New Collections (21 May 2008)

Mahlon D. Cushman Diary (#5379-z)

Mahlon D. Cushman, a Union soldier during the Civil War, served as a private in Company I of the 16th Connecticut Infantry Regiment, 1862-1864. As part of the Union garrison at Plymouth, N.C., the 16th Connecticut, with the 18th Army Corps, defended against a Confederate land and naval attack, 17-20 April 1864. On 20 April 1864, the Union garrison at Plymouth surrended, and Cushman was sent to the Andersonville Prison at Camp Sumter, Ga. He was paroled in November 1864 and discharged with disability in June 1865. The collection consists of the 1864 pocket diary of Civil War soldier Mahlon D. Cushman. The diary documents Cushman’s capture by Confederate soldiers at the Battle of Plymouth and subsequent imprisonment in Andersonville Prison. Daily entries are typically brief, generally indicating weather conditions and occasionally diet. Entries of note include the 20 April 1864 surrender at Plymouth, the journey southward, and 2 May 1864 arrival at Andersonville Prison. Brief entries tell of many hundreds of prisoners coming into the prison and the deaths of prisoners. On 26 November 1864, Cushman recorded his parole and, on 5 December 1864, his arrival in Annapolis, Md.

Charles Louis Schlom Papers (#5313-z)

Born to a family of Jewish craftspeople near Riga, Latvia, Charles Louis Schlom emigrated to America to avoid religious persecution, and, in 1908, settled in Greenville, Miss., where he operated a jewelry store. The collection includes documents related to the Schlom family in Latvia; legal and financial papers, including the naturalization papers, property deed and loan papers, and last will and testament of Charles Louis Schlom; letters and materials sent to Schlom and newspaper clippings related to the purchase and operation of his Greenville, Miss., jewelry store; photographs of Charles Louis Schlom, family members, and the store; a biographical sketch of Charles Louis Schlom by his oldest daughter, Zelda Schlom Sachs; and other materials.

Newly Revised and Described (18 April 2008)

Knight Foundation Commission on Intercollegiate Athletics Records (#4687)

The Knight Foundation Commission on Intercollegiate Athletics (Knight Commission) was established in 1989 with the purpose of drafting a reform agenda for the administration of intercollegiate sports. The Commission was dissolved in February 1996.

Karen L. Parker Diary, Letter, and Clippings (#5275-z)

The first African-American woman undergraduate to attend the University of North Carolina at Chapel Hill, Karen L. Parker was born in Salisbury, N.C., and grew up in Winston-Salem, N.C. Parker worked for the Winston-Salem Journal before attending UNC-Chapel Hill. She majored in journalism and was elected vice-president of the UNC Press Club and served as editor of the UNC Journalist, the School of Journalism’s newspaper, in 1964. After graduating in 1965, Parker was a copy editor for the Grand Rapids Press in Grand Rapids, Mich. She also worked for the Los Angeles Times and other newspapers before returning to the Winston-Salem Journal. The collection is Karen L. Parker’s diary with entries 5 November 1963-11 August 1966. The Addition of February 2008 consists of a letter from Katherine Kennedy Carmichael, Dean of Women at the University of North Carolina at Chapel Hill, to Karen L. Parker’s mother, F.D. Parker, concerning Karen L. Parker’s arrest on 19 December 1963. Also included are newspaper clippings about Karen L. Parker’s accomplishments as a journalism student at the University of North Carolina at Chapel Hill.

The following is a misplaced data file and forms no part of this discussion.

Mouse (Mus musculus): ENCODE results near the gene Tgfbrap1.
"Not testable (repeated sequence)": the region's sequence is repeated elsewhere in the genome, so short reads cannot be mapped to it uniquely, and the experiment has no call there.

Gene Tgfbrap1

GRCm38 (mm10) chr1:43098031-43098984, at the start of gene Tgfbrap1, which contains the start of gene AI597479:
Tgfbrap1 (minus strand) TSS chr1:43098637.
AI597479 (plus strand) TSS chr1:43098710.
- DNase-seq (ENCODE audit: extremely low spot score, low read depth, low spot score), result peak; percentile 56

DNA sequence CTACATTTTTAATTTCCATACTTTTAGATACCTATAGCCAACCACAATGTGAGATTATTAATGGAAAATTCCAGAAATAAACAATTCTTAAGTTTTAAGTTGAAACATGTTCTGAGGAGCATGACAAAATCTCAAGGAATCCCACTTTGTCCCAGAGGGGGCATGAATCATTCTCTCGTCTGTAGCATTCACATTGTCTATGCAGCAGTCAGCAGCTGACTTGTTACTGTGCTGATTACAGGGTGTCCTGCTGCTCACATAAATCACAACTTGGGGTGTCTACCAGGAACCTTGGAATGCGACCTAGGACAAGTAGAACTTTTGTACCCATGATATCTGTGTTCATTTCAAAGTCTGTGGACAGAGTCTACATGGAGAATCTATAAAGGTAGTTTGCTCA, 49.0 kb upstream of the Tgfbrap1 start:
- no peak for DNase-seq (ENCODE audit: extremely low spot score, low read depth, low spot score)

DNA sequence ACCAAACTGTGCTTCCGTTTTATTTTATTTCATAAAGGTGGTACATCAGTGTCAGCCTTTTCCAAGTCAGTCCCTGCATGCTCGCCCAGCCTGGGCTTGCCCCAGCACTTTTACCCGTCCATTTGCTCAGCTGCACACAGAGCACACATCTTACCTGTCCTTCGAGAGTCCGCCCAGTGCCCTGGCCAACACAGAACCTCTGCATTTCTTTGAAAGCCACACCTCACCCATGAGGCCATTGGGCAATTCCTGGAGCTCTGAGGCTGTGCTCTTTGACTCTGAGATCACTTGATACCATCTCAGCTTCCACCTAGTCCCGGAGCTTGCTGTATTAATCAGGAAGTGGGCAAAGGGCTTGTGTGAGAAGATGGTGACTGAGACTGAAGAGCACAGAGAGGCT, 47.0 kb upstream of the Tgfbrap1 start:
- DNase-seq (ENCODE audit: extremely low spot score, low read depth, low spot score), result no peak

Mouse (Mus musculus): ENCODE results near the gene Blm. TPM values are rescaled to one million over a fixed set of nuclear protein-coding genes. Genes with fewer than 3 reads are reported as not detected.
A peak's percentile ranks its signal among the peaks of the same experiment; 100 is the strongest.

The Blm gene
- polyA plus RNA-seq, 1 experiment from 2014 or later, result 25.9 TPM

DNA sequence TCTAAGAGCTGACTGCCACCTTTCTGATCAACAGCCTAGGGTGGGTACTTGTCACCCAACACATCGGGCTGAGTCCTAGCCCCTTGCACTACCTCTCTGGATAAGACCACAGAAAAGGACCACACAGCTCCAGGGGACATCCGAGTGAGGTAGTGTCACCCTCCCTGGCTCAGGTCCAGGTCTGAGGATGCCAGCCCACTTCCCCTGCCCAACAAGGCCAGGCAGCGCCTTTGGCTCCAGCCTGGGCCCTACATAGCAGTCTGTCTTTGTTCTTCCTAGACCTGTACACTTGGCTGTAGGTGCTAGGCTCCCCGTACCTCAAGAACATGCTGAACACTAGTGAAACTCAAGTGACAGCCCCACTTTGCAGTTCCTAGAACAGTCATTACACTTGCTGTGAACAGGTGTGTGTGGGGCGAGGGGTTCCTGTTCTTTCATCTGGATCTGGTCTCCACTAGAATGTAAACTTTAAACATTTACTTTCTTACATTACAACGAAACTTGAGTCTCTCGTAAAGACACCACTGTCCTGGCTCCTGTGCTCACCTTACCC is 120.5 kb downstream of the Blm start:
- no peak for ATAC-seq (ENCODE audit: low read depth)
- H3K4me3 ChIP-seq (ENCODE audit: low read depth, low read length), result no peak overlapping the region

Nicholas Phillip Trist Papers (#2104)

Nicholas Philip Trist, student at West Point, 1818-1821; Louisiana planter, 1821-1824; United States State Department clerk, 1828-1834; consul to Havana, Cuba, 1834-1840; State Dept. chief clerk, 1845-1847; and chief negotiator of treaty ending Mexican War, 1847. Trist was also a lawyer and worked as paymaster for the Philadelphia, Wilmington and Baltimore Railroad Company, and postmaster at Alexandria, Va. He married Virginia Jefferson Randolph (fl. 1818-1875), Thomas Jefferson’s granddaughter, in 1824 and lived at Monticello. The collection contains chiefly family correspondence of the Trist and Randolph families.

University of North Carolina Miscellaneous Diplomas (#3050-z)

The collection consists of diplomas and certificates from the University of North Carolina in Chapel Hill, N.C., some issued by the Dialectic Society and some by the Philanthropic Society, both literary societies at the University. Most are from the nineteenth century.